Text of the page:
Category Archives: Critical

Robinson Jeffers and the Transhuman

In his article “Violence, Violation, and the Limits of Ethics in Robinson Jeffers ‘Hurt Hawks,’” Jordan L. Green uses close reading as well a variety of sources on ethics and the literary idea of the sublime to demonstrate how, in … Continue reading

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The Triumph of the Inhuman in “Hurt Hawks”

In his essay, “Violence, Violation, and the Limits of Ethics in Robinson Jeffers’ ‘Hurt Hawks,’” Jordan L. Green asserts that “Hurt Hawks” is a poem that is both “a harsh portrayal of an unforgiving wilderness” and a challenge “of the … Continue reading

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How Suburbs changed Poetry Forever

     The migration from urban areas to suburban developments outside the major cities of America drastically changed the landscape of the country. The growth of these developments in the early to mid-1900’s divided the vast countryside, and essentially pushed … Continue reading

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Whose “Red Wheelbarrow” Was it?

In Sergio Rizzo’s evaluation of William Carlos Williams “The Red Wheelbarrow” he labels it as one of the most debated poems to come out of the modernist movement. Rizzo examines the emotional agenda behind the poem by revealing two articles … Continue reading

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One must be so careful these days

This critical post may come out being more like a chronos, but I found this gem of information and couldn’t pass it up. “The Trials of Astrology in T.S. Eliot’s The Waste Land: A Gloss on Lines 57-59″ by Brian Diemert (On … Continue reading

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“Spring and All” [By the road to the contagious hospital]

In Joshua Schuster’s critical analysis of William Carlos Williams, “Spring and All” [By the road to the contagious hospital], Shuster proposes that Carlos implements styles of his predecessors, such as the Futurists, Vorticists, and Dadaists. This is interpreted through the … Continue reading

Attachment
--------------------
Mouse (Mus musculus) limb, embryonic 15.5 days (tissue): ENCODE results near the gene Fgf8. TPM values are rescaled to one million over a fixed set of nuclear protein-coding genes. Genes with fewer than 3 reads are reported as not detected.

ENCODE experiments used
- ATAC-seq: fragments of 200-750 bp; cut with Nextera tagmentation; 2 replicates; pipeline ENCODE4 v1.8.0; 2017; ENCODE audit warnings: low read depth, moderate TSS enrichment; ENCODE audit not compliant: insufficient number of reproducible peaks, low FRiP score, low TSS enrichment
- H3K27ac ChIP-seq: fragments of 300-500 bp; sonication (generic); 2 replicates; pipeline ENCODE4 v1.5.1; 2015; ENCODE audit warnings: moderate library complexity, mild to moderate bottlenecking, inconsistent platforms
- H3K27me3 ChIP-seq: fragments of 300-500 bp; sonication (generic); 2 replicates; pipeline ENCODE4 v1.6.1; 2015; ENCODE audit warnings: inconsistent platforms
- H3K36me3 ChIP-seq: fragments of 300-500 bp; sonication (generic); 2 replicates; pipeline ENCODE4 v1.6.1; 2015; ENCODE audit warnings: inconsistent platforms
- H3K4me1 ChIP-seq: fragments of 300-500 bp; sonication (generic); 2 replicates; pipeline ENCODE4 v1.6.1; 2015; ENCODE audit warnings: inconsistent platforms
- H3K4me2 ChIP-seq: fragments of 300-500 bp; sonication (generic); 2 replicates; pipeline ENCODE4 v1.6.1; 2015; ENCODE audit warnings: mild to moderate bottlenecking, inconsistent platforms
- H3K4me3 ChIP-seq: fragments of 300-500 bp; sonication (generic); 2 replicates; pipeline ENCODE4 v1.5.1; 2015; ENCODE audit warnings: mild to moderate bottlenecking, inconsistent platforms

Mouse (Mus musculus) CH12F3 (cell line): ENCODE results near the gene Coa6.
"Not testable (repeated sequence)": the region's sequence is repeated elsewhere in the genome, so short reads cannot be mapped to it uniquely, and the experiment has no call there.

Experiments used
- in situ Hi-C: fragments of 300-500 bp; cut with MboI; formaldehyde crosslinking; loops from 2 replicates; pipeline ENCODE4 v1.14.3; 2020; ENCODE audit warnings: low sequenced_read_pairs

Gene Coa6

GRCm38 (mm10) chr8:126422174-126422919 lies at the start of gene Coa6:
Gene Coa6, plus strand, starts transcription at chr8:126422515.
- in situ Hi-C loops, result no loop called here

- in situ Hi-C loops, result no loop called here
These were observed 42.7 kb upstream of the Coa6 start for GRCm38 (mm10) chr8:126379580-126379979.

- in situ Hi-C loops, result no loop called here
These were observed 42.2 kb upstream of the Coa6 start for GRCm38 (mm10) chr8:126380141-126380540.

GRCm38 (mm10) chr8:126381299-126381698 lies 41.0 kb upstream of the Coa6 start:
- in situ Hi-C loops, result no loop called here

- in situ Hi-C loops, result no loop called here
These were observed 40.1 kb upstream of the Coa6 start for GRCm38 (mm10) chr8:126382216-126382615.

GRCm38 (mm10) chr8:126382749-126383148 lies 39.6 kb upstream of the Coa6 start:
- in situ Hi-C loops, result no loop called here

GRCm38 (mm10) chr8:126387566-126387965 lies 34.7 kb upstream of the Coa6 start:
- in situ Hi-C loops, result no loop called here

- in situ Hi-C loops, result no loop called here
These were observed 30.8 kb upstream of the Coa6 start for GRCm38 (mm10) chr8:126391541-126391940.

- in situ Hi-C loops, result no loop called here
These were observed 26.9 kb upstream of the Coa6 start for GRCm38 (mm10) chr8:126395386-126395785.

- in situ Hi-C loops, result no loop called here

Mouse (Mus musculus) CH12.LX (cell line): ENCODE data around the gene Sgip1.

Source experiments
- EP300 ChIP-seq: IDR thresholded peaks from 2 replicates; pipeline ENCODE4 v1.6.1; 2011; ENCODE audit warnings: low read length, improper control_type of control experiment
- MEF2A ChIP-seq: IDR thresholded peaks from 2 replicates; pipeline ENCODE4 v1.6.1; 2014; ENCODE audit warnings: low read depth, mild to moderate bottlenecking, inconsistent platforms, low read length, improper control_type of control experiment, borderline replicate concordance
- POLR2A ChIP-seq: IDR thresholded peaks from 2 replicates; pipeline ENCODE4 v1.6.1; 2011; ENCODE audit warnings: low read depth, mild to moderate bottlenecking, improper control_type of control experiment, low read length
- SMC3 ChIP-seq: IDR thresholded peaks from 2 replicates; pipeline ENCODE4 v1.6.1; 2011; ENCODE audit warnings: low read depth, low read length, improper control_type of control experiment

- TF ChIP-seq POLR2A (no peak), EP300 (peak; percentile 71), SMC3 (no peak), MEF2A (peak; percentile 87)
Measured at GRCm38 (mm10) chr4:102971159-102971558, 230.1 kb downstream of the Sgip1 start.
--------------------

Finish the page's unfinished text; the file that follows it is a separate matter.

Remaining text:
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William Carlos Williams’s Liberation within Spring and All

In George Hart’s essay, “‘The Power of Confusion’: Spring and All’s Prose, Poetry, and Poetics,” Hart is arguing the fact that the confusion in Williams’s Spring and All is an accurate portrayal of what modernist poetry is.  Hart argues that … Continue reading

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Confusion, Separation, Isolation, Liberation: A Critical Approach to “Spring and All”

In “The Power of Confusion: Spring and All’s Prose, Poetry, and Poetics” George Hart argues for the necessity of confusion, specifically meaning to combine or merge causing incoherence, within William Carlos William’s Spring and All as a key element within … Continue reading

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Descendance: James E. Breslin on “Spring and All”

Focusing on the first stanza of “Spring and All”, which begins with “By the road to the contagious hospital”, James E. Breslin discusses the movement of the poem as it descends not only with images but also on a thematic … Continue reading

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A critical view of the Wasteland

After reading The Wasteland you would notice that Eliot’s main theme here is the psychological state of the twentieth century.  According to Michael Levenson, Eliot uses a distinctive, syntactic pattern in the first opening lines in the Norton Anthology: “April … Continue reading

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